A permit issued by the fire service is required for all hot work at the University of Washington. Permits are not to be issued by organizational units unless specifically approved by the fire service.

  2. Units with Approved Programs

    The following units may issue their own permits for work outside designated areas (field work):

    UW Seattle Facilities Services (SFS)
    On the Seattle Campus, UW Facilities Services has developed a Hot Work Permit Program approved by the Seattle Fire Department (SFD). This program allows SFS management to approve the fire safety aspects of a hot work operation. Information regarding this program can be found at http://www.washington.edu/facilities/orgrel/safetypractices/hot-work.

    Establishing approved programs within organizational units can be a very effective way to reduce fire risk and administrative burden. For assistance establishing an approved program contact EH&S at (206) 616-5530.

  3. All Other Units

    welderTo establish a designated hot work area the fire service will need to inspect the area and equipment that will be used in order to ensure all safeguards have been met. Once that area is established, hot work operations may occur at any time provided the permit conditions are followed. You may contact EH&S at (206) 616-5530 for assistance in evaluating a space prior to applying for a permit.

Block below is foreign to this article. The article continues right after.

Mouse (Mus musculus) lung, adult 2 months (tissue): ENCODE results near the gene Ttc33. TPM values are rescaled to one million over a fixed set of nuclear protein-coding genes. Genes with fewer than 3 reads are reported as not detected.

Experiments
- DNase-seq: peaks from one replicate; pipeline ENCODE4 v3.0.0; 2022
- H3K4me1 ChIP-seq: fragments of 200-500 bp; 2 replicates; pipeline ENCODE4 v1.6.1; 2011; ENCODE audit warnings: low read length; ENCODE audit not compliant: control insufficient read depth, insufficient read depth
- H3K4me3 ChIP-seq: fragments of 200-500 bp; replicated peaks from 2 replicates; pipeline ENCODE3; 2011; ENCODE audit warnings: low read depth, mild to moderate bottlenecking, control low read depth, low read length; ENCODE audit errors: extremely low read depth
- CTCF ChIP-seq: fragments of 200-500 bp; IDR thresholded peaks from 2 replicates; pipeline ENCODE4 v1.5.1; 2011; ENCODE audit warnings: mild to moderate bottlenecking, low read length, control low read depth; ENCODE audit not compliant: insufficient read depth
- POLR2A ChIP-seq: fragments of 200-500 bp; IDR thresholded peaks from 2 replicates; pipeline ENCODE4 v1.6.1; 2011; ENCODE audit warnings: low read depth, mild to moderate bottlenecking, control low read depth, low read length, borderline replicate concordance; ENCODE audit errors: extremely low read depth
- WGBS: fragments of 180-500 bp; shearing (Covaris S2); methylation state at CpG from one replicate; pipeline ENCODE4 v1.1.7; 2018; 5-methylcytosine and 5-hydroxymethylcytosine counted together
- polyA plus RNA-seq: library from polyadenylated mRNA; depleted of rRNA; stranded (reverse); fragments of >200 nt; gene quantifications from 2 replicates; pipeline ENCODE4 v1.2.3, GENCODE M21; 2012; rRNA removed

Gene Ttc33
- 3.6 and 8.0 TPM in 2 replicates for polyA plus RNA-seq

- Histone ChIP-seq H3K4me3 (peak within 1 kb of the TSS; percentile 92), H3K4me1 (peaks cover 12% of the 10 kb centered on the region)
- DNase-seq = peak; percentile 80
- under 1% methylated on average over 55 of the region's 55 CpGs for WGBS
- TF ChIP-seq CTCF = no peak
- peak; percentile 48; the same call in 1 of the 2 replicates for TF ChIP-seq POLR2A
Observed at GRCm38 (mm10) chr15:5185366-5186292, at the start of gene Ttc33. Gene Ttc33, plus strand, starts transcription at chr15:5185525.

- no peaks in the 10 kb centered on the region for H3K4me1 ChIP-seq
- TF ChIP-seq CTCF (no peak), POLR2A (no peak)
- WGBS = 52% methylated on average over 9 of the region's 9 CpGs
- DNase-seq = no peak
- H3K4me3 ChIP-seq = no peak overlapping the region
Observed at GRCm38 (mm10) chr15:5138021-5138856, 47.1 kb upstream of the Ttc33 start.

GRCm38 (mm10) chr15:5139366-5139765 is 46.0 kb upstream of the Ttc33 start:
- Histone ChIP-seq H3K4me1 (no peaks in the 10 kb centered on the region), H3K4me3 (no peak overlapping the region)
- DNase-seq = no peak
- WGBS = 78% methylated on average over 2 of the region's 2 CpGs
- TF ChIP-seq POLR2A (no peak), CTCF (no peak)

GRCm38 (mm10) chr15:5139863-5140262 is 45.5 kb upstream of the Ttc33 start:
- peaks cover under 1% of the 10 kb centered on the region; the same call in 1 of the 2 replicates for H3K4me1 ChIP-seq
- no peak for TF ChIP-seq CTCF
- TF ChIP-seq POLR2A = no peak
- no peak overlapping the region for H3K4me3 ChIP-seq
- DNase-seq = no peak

Hot work outside of a designated location must be approved by the fire service. The hot work operator must be qualified and have approval before starting hot work operations. A permit may be issued for a single operation or a number of activities to be conducted over a period of time.

  4. Outside Contractors

    Outside contractors must obtain permits from the fire service. The fire service may issue an annual permit that may be used anywhere in the jurisdiction to qualified contractors. Organizational units should ask the contractor to produce a permits and help ensure that the contractor is following the conditions outlined in the permit. Conditions are generally provided in writing by the fire service. Contract language must stipulate that hot work permits be obtained by the contractor and the conditions outlined in the permit followed.